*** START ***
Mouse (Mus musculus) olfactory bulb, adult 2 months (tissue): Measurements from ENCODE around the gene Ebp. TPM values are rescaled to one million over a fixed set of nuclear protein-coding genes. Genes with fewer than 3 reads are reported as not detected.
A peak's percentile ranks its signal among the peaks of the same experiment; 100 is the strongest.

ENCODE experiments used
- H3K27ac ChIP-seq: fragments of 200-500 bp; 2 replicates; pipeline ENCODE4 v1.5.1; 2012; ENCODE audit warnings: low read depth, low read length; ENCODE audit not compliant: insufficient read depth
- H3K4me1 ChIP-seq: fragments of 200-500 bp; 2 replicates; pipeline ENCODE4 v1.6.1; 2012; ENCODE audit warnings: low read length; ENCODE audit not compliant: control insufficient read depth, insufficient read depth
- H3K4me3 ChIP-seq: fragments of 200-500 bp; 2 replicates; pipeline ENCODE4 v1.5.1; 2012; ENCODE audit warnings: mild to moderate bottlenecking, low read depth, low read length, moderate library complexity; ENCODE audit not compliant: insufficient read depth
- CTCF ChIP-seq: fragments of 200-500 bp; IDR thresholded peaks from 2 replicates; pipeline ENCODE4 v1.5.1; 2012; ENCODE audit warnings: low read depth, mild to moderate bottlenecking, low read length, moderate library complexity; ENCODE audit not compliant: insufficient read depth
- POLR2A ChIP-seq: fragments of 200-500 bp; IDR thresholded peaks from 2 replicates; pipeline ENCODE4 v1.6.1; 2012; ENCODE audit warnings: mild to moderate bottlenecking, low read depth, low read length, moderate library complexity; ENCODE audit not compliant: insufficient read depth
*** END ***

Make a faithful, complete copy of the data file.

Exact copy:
Mouse (Mus musculus) olfactory bulb, adult 2 months (tissue): Measurements from ENCODE around the gene Ebp. TPM values are rescaled to one million over a fixed set of nuclear protein-coding genes. Genes with fewer than 3 reads are reported as not detected.
A peak's percentile ranks its signal among the peaks of the same experiment; 100 is the strongest.

ENCODE experiments used
- H3K27ac ChIP-seq: fragments of 200-500 bp; 2 replicates; pipeline ENCODE4 v1.5.1; 2012; ENCODE audit warnings: low read depth, low read length; ENCODE audit not compliant: insufficient read depth
- H3K4me1 ChIP-seq: fragments of 200-500 bp; 2 replicates; pipeline ENCODE4 v1.6.1; 2012; ENCODE audit warnings: low read length; ENCODE audit not compliant: control insufficient read depth, insufficient read depth
- H3K4me3 ChIP-seq: fragments of 200-500 bp; 2 replicates; pipeline ENCODE4 v1.5.1; 2012; ENCODE audit warnings: mild to moderate bottlenecking, low read depth, low read length, moderate library complexity; ENCODE audit not compliant: insufficient read depth
- CTCF ChIP-seq: fragments of 200-500 bp; IDR thresholded peaks from 2 replicates; pipeline ENCODE4 v1.5.1; 2012; ENCODE audit warnings: low read depth, mild to moderate bottlenecking, low read length, moderate library complexity; ENCODE audit not compliant: insufficient read depth
- POLR2A ChIP-seq: fragments of 200-500 bp; IDR thresholded peaks from 2 replicates; pipeline ENCODE4 v1.6.1; 2012; ENCODE audit warnings: mild to moderate bottlenecking, low read depth, low read length, moderate library complexity; ENCODE audit not compliant: insufficient read depth